Sugar maples dominate the forest of this 15-mile-long island in the St. Marys River. It has been a favorite Indian sugaring spot for many hundreds of years. Many Ojibwa lived here in recent times. The Sault Ste. Marie Tribe of Chippewa Indians bases its tribal membership on being able to trace ancestry to the Sugar Island band.
When the sugar maples turn red and yellow during fall color season, a drive around the island is a spectacular experience. There’s a café and ice cream shop at the ferry and a bar with food two miles up the hill on 1 1/2 Mile Rd. A small township park is on the North Shore Road. Get a map at the Sault Chamber of Commerce on Bus. I-75 or call 800-MI-SAULT. There’s no perimeter road except along the north shore and part of the west shore, so you have to seek out the waterfront places. The downbound shipping lane is along the west shore, by the Michigan mainland. The upbound lane is on the Canadian side and further from shore.
Sugar Island and the St. Marys River are important migration flyways for many migrating birds. The island is considered a birding hot spot for seeing migratory snowy and great gray owls. The Little Traverse Conservancy has acquired four preserves on Sugar Island, mostly shoreline wetlands of significance to many kinds of wildlife – mammals and fish as well as birds. Visit www.landtrust.org and see “nature preserves” for a map and description of these areas. The conservancy states that the habitat of its new preserve on the island’s south end is ideal for species including the spruce grouse and black terns (listed as of special concern in Michigan), sedge wren, and long-eared owl. For preserving expanses of natural habitat, it’s a plus that the preserve is near large parcels of land owned by the University of Michigan Biological Station, land that was once Governor Chase Osborn’s summer home.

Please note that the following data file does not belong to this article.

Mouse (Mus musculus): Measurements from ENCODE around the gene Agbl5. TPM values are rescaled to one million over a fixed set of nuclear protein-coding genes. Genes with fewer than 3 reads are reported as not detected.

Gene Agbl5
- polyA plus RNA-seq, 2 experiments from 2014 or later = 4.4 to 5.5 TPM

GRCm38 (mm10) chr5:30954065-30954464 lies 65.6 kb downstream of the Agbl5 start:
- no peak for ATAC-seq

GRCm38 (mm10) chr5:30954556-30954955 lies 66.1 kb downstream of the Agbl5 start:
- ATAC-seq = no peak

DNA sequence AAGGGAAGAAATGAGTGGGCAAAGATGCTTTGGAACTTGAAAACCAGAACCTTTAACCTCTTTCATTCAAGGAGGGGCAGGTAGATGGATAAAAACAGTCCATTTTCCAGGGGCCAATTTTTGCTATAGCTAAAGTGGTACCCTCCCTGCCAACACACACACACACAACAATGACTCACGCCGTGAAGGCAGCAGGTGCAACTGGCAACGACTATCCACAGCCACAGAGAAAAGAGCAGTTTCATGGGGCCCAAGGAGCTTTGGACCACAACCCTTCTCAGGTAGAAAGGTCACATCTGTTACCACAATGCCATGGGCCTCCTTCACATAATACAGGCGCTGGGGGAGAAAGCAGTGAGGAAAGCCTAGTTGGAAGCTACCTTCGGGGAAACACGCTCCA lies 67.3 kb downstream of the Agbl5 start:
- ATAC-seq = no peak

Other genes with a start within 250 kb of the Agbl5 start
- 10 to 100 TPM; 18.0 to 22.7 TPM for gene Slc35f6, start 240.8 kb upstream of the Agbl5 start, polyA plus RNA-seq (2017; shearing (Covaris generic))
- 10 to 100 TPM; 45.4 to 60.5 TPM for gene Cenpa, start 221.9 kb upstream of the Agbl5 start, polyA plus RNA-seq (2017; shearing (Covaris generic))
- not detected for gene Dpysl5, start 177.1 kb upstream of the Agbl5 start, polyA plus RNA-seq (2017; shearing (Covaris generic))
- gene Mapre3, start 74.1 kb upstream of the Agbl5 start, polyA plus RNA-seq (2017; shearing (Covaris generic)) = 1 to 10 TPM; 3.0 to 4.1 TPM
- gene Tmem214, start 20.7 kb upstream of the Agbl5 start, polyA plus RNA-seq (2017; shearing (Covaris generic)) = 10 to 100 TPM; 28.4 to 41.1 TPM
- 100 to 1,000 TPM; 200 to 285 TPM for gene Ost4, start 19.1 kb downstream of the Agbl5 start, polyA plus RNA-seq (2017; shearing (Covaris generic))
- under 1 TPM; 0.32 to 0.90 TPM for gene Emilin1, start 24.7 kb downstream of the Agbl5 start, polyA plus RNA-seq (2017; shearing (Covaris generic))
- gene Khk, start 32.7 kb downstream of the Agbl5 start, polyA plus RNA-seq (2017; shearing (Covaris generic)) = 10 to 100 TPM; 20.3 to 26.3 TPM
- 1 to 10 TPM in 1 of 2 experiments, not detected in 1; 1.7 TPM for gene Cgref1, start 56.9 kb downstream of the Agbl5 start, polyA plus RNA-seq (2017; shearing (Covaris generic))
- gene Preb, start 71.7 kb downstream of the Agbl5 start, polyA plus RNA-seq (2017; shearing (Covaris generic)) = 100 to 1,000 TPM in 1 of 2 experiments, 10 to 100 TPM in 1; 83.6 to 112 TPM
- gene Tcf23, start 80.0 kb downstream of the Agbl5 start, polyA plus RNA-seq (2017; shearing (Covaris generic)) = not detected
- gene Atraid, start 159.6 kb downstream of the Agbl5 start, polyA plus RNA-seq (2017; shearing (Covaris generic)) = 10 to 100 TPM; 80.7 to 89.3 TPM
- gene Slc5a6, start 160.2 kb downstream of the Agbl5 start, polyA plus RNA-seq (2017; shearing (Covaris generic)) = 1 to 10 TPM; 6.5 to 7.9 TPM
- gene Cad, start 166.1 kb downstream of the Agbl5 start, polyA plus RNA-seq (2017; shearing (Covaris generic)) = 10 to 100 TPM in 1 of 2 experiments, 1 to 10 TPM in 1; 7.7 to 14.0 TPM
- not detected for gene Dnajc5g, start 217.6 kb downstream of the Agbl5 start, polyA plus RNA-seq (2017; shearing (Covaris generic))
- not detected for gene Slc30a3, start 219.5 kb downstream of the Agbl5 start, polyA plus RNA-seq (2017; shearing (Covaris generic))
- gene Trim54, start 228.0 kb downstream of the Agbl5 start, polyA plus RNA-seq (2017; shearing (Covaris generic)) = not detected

For an experience by the woods and water that’s close to town, consider investigating Sugar Island , especially if you like to fish or boat. They are open from May through October. For boat rentals & the tackle shop call 906-635-0573.